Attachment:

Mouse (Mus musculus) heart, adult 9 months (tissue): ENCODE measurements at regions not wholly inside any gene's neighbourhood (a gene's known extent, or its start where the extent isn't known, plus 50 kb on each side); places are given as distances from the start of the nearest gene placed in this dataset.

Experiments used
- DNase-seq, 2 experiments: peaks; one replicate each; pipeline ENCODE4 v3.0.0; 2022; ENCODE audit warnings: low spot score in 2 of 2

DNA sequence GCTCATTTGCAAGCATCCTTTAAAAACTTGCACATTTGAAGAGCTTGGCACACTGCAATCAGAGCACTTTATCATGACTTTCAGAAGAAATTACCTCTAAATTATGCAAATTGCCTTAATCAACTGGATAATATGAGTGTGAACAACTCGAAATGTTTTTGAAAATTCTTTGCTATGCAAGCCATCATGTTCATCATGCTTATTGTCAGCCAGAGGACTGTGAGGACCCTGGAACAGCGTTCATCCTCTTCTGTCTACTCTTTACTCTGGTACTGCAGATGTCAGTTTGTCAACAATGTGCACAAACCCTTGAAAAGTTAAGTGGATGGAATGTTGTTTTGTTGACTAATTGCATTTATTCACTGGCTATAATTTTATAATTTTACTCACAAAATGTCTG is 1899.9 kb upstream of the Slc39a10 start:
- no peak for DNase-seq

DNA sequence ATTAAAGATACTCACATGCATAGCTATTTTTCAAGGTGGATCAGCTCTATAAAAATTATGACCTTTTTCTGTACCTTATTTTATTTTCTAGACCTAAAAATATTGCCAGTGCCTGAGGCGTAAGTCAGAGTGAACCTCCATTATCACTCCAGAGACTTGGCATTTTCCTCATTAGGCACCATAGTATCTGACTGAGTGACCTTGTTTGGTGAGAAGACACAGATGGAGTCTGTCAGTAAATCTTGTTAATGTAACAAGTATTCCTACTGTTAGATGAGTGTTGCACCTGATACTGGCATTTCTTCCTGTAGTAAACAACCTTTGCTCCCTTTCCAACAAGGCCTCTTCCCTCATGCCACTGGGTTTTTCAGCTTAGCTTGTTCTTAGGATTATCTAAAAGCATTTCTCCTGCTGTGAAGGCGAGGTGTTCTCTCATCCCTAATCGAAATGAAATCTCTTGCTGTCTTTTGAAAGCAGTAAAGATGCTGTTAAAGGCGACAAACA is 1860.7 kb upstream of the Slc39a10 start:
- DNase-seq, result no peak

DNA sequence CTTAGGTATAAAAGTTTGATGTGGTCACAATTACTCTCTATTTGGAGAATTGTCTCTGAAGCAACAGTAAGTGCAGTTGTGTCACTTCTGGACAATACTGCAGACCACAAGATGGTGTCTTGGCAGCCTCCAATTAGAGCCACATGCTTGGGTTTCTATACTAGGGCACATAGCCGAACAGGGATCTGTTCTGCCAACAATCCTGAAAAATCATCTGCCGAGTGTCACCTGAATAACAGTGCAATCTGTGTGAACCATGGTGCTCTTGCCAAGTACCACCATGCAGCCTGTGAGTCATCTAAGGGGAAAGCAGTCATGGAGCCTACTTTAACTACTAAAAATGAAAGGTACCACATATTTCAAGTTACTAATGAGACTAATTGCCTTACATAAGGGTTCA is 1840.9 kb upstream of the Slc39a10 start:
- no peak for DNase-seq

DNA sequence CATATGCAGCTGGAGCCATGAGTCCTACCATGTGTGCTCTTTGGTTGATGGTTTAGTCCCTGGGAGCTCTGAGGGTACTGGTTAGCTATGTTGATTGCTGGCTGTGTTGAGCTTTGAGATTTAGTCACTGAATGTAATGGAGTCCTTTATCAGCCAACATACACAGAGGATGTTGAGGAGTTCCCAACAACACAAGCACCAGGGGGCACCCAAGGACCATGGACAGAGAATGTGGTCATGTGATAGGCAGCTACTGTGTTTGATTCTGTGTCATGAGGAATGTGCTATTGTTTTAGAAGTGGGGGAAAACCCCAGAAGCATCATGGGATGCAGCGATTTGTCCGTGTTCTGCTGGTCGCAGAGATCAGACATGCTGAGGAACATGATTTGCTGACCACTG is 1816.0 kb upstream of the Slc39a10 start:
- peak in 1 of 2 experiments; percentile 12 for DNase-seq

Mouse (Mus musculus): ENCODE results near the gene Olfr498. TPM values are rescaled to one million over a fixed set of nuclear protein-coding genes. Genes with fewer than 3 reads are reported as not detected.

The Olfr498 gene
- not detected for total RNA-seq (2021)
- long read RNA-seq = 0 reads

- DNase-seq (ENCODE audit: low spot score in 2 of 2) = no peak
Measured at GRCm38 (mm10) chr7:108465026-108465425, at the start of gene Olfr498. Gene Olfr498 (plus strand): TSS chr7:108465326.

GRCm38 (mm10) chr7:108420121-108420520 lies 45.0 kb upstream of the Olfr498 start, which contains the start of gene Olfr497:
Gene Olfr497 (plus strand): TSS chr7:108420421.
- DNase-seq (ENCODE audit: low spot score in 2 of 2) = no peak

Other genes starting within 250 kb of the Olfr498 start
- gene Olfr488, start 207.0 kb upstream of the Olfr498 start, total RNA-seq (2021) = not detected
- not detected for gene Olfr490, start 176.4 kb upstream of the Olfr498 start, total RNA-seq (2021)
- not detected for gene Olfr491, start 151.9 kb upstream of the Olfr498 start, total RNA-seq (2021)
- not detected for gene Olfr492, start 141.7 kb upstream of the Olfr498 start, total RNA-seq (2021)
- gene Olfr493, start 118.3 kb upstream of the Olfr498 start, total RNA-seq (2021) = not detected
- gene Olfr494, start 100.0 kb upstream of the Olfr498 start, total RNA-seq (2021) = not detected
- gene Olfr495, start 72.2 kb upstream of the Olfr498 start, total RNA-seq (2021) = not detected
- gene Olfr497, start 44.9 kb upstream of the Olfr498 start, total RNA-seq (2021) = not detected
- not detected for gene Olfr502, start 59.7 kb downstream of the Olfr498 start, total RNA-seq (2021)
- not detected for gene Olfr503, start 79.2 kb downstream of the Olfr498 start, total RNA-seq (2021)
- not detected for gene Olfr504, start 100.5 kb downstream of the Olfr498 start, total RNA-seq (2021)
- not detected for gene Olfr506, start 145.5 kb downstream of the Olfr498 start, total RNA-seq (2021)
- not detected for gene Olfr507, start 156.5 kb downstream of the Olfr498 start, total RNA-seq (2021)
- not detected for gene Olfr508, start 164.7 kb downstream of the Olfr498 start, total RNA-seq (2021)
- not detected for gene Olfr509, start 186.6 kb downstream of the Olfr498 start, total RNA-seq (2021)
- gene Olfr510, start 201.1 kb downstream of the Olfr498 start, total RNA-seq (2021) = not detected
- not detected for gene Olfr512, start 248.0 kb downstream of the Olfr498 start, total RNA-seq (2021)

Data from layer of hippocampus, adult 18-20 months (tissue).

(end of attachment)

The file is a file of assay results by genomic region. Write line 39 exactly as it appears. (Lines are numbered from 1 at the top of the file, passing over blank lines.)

Data from layer of hippocampus, adult 18-20 months (tissue).